He's an ass and you're gullible.

Move on.

But what do I know? I've been married 3x:)
 TantricJedi
Joined: 2/22/2012
Msg: 10
withdrawal into the man cave or over?
Posted: 9/1/2012 12:19:43 AM
Its a nice guy wasting your time.

Don't over analyze this and try to see the good in him.

You're gonna get hurt.
 TasmanianDance
Joined: 8/19/2012
Msg: 14
withdrawal into the man cave or over?
Posted: 9/1/2012 6:05:14 AM
OP according to your profile you are Seperated not divorced. No wonder the guy got the cold feet. Moving in together or buying a house when one of the parties is still married is a big NO NO!!!!
 Gwendolyn2010
Joined: 1/22/2006
Msg: 16
withdrawal into the man cave or over?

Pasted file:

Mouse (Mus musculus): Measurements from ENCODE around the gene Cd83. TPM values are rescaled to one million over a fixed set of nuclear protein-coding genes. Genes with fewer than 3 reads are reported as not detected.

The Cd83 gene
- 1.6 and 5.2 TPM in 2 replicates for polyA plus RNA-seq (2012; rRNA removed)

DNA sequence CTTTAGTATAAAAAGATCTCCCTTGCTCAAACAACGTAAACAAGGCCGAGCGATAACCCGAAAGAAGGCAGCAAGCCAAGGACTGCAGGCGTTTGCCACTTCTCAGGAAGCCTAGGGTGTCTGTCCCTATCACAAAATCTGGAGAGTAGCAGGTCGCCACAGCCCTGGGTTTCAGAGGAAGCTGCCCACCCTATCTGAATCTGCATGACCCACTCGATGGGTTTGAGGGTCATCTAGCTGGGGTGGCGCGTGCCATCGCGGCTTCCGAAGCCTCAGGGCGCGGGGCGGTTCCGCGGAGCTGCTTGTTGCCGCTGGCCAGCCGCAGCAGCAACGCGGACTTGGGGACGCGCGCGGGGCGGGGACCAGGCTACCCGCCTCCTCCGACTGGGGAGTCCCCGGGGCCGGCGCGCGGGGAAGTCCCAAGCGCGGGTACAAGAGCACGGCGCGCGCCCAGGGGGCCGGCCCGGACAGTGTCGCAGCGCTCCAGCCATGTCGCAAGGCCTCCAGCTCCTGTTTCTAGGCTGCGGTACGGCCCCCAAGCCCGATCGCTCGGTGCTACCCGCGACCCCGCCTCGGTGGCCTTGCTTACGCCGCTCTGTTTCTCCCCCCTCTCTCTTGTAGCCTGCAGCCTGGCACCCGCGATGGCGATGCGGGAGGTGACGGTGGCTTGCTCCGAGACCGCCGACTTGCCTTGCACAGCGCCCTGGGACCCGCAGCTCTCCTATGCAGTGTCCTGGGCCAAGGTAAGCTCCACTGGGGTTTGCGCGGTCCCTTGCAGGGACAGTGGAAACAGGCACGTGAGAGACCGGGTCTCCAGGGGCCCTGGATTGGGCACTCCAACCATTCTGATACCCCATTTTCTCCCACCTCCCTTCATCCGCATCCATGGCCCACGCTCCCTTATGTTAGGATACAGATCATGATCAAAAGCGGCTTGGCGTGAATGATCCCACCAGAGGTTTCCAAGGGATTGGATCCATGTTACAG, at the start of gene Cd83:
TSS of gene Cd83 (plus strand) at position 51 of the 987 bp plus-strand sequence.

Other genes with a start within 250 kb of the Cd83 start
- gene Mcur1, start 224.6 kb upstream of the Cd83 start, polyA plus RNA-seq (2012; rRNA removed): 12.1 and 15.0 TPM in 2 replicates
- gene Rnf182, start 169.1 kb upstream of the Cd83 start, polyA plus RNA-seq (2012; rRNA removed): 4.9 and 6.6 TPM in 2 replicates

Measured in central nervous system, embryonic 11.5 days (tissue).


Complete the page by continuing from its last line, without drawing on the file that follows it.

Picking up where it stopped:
Posted: 9/1/2012 6:46:18 AM

.I think him living with you he seen haits that he may have missed before,and although he is in custody in court,he just wasnt happy with the current situation.he was depressed because he wasnt happy but was too nice to tell someone.hes using this case as an excuse,but he possibly wants to see whats out there for him as a single guy...


I have no clue that "seen haits" means, but for some reason, you seem to putting blame on the OP while excusing the man. Despite the fact that he was just out of a relationship, it was unfair of him to move in with her without knowing what he wanted. HE should have examined his status and questioned whether he was ready for another relationship. The OP seems to know what she wanted, and still wants, in a relationship.

Maybe the guy took advantage of her moving in to share expenses while he made up his mind what he wanted to do, eh?